longevity multiplied by the value of such increases in life-years 
gained, plus the prevented costs of nonfatal cases and medical costs.
    Under the first approach, FDA estimated the costs of nonfatal cases 
to be the sum of the medical costs, the cost of functional disability, 
and the cost of pain and suffering. The functional disability, and pain 
and suffering combine to reduce the quality of life for victims. In a 
recent study, Cutler and Richardson (Ref. 77) estimated from National 
Center for Health Statistics data that the quality adjusted life year 
for a CHD survivor was 0.71, which indicates that the annual loss to 
the victim is 0.29 quality adjusted years. This loss represents the 
combined effects of functional disability and pain and suffering. FDA 
assumed that the loss lasts for 13 years, or 8.4 discounted years 
(discounted at 7 percent) and 10.6 discounted years (discounted at 3 
percent). FDA did not estimate the extent to which nonfatal cases 
reduce life expectancy or increase other health costs. Because nonfatal 
cases probably do have these effects, FDA may have

[[Page 41489]]

underestimated the health benefits from preventing nonfatal cases.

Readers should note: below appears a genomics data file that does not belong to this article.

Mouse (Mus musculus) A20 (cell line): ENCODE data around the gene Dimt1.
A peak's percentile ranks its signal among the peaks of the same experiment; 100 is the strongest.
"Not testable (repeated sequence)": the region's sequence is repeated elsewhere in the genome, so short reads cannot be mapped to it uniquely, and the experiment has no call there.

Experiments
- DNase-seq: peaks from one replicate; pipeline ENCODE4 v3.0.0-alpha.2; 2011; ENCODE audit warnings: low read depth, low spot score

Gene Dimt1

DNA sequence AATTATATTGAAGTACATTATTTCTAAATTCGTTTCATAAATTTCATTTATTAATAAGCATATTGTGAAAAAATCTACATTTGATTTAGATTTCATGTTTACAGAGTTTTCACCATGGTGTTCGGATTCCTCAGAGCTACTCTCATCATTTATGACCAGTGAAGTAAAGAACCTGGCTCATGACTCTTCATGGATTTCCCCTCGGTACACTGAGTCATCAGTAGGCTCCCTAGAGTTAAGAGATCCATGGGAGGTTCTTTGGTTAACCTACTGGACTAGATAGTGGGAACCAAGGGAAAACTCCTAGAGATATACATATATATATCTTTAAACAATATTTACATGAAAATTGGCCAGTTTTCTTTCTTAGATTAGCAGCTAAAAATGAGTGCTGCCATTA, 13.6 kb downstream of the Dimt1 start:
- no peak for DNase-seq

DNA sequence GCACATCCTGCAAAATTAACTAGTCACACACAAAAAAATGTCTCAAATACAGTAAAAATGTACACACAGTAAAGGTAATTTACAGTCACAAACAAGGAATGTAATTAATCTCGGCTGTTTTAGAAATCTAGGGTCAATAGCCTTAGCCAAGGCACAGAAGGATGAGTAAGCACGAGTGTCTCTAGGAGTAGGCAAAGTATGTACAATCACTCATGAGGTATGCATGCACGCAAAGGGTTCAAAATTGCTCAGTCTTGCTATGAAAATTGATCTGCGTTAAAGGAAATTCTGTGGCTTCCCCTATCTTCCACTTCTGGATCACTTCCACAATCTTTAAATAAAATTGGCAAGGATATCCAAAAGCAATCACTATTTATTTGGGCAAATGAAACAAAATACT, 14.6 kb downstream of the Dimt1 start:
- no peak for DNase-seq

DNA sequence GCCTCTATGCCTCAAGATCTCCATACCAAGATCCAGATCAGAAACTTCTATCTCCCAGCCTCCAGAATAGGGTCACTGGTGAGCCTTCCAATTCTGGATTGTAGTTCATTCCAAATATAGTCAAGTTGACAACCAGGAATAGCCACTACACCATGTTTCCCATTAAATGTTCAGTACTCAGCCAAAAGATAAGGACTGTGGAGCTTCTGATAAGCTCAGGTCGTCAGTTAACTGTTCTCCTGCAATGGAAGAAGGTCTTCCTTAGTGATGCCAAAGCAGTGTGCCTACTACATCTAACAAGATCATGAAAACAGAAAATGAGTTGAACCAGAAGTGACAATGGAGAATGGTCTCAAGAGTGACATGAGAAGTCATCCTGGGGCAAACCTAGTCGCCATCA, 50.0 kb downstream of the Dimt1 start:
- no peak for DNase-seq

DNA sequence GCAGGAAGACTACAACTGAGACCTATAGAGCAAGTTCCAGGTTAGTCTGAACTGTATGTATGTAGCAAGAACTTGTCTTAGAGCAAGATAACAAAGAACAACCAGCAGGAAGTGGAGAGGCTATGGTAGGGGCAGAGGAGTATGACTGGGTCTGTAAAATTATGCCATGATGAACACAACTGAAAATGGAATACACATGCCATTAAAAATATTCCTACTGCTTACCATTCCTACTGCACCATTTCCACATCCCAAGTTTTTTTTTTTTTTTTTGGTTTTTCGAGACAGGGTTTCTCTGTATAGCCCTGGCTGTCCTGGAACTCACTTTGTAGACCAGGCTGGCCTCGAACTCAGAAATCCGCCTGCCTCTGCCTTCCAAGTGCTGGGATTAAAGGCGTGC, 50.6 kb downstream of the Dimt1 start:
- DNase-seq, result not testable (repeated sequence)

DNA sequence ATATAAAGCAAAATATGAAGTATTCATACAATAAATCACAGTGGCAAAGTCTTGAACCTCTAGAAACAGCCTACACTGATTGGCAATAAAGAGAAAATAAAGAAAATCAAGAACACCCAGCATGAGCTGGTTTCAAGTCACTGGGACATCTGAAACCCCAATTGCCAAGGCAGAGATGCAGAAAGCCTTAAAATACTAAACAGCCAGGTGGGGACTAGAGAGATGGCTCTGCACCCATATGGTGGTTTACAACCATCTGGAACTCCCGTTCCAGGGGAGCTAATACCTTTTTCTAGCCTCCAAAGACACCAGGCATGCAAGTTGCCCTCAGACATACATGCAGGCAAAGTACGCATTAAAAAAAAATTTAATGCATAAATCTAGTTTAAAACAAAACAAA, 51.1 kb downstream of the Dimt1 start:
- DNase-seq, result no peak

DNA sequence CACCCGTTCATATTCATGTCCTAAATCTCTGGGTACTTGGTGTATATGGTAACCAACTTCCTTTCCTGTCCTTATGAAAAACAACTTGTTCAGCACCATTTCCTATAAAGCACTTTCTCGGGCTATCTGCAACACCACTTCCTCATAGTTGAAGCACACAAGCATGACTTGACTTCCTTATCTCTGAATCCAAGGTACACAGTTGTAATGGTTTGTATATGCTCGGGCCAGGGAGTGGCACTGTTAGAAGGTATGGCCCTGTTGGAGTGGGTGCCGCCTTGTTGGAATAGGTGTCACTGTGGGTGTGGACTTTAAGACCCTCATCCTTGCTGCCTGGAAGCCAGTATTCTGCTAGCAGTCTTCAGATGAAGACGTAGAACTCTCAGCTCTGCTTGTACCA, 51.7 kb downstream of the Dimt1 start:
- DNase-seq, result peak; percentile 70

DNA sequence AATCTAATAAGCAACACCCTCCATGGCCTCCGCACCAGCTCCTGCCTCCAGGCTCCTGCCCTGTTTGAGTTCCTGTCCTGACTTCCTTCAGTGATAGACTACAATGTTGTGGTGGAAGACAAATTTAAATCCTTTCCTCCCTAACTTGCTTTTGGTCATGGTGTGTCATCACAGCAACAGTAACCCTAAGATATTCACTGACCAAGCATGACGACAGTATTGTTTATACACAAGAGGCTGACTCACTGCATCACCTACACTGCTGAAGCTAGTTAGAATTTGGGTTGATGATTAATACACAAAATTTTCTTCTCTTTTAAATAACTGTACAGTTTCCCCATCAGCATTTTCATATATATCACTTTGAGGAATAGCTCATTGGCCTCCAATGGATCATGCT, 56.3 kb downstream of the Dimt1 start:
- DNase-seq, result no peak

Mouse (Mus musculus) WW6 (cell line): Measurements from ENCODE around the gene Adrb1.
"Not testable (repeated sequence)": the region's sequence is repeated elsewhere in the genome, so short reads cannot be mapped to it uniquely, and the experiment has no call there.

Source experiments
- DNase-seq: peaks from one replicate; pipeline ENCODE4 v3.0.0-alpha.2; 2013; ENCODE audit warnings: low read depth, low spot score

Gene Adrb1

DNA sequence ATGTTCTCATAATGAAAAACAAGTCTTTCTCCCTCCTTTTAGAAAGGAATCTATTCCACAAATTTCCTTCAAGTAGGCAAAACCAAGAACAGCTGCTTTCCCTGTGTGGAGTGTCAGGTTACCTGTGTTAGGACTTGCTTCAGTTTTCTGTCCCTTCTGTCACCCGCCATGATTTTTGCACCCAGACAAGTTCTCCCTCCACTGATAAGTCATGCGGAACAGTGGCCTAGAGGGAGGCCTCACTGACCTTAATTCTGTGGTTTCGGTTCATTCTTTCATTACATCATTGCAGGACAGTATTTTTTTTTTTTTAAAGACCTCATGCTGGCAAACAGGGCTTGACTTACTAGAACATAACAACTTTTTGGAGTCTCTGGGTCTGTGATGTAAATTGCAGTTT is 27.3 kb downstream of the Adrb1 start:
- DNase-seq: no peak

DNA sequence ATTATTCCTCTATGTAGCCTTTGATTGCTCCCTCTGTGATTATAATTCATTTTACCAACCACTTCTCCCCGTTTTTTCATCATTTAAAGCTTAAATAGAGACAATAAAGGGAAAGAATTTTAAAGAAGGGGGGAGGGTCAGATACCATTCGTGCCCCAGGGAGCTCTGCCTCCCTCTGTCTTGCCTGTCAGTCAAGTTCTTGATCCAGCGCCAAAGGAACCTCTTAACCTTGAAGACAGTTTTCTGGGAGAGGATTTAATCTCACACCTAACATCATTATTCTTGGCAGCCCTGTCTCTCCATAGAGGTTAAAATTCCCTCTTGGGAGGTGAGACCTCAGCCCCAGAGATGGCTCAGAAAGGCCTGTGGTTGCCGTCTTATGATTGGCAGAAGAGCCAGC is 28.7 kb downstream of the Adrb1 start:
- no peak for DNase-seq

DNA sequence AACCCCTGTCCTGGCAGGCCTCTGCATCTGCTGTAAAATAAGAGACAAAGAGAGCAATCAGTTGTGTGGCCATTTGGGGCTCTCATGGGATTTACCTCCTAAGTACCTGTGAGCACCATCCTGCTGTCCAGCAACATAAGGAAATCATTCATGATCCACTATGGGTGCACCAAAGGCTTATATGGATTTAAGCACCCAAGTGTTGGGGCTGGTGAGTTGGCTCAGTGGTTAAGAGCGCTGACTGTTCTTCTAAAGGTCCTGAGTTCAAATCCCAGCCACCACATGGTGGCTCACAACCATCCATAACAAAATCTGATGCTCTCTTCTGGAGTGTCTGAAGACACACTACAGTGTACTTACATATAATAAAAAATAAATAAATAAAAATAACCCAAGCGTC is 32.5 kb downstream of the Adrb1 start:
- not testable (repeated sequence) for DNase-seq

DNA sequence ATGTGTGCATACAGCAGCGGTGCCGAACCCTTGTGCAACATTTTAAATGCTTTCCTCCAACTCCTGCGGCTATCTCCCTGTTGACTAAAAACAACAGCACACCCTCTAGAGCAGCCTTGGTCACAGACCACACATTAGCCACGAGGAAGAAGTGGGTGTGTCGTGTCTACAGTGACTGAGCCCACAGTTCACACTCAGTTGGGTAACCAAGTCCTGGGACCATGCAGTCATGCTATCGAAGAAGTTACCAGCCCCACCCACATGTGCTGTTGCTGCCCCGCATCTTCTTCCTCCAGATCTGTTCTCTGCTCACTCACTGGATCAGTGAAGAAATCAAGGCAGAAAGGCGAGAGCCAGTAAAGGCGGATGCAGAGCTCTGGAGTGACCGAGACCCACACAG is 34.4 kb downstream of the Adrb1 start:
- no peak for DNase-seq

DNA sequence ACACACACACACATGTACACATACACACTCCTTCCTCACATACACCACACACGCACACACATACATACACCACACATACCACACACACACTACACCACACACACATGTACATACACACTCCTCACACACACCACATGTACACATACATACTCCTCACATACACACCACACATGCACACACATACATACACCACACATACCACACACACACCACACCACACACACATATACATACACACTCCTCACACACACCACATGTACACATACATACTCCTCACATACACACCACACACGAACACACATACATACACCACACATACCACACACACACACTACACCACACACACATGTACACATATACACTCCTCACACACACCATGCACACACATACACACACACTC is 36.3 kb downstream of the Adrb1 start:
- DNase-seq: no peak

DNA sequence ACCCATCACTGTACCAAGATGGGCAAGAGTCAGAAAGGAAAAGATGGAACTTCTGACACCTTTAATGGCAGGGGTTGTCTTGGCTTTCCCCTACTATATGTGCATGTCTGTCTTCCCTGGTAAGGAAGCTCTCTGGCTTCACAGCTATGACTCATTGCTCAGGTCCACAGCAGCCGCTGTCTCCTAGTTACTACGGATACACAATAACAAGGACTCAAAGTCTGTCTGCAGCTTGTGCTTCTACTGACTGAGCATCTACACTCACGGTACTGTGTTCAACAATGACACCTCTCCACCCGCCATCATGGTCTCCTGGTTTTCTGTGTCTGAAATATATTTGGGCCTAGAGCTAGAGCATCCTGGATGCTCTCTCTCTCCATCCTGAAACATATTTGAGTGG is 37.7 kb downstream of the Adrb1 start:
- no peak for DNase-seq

There are also medical costs for nonfatal cases of CHD. The 
American Heart Association estimates that the cost of a new CHD case is 
about $22,700 and the total annual costs are $51.1 billion (Ref. 75). 
If 1.1 million cases lead to $22,700 per case, then all these cases 
cost about $25 billion. The remaining 13.9 million cases average about 
$1,900 per year (($51.1 billion - $25 billion) /13.9 million). FDA, 
therefore, estimated medical costs per case as $22,700 in the first 
year and about $1,900 per year thereafter.
    Under the first approach, the total cost per nonfatal case is the 
sum of lost quality-adjusted life years multiplied by a value per life 
year plus the medical costs of $22,700 plus $1,900 per year times the 
discounted life years. FDA estimates the morbidity cost per case to be